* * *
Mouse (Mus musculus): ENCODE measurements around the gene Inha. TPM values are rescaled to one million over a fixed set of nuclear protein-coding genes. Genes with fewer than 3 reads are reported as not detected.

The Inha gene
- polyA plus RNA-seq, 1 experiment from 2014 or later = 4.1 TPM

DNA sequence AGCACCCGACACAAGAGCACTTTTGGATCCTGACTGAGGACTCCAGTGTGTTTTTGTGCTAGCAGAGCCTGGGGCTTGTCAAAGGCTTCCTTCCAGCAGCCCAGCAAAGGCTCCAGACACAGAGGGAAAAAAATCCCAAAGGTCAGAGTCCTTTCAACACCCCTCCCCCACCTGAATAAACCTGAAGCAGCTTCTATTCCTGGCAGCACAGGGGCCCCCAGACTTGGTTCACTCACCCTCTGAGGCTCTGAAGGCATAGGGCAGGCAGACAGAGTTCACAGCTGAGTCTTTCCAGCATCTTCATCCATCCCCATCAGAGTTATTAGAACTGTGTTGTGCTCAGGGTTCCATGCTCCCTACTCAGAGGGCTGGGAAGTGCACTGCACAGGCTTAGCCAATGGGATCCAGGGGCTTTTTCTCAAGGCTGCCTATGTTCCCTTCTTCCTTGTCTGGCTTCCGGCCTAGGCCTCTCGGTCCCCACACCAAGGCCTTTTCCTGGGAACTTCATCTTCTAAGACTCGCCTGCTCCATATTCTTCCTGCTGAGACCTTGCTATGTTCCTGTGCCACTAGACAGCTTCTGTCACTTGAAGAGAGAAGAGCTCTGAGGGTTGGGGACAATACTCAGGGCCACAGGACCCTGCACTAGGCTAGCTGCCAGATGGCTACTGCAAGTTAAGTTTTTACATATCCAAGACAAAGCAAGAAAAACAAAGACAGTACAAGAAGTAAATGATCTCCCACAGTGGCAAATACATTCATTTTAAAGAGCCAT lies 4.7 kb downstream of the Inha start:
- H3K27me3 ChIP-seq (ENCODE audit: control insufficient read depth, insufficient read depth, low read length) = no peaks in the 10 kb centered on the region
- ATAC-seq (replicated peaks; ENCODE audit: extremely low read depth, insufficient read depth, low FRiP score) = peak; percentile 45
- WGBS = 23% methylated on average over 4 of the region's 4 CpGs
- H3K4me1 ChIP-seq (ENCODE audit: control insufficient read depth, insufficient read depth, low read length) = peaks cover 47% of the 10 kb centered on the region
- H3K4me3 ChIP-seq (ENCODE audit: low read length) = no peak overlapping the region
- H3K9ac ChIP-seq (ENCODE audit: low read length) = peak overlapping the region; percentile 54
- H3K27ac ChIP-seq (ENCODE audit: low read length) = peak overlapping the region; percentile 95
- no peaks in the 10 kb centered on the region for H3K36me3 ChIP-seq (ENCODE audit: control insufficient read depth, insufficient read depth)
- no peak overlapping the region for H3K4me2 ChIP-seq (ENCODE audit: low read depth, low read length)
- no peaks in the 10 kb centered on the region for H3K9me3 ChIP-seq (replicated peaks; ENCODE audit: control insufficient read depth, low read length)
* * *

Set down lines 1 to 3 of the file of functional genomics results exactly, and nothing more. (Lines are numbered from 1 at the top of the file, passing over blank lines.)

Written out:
Mouse (Mus musculus): ENCODE measurements around the gene Inha. TPM values are rescaled to one million over a fixed set of nuclear protein-coding genes. Genes with fewer than 3 reads are reported as not detected.

The Inha gene
- polyA plus RNA-seq, 1 experiment from 2014 or later = 4.1 TPM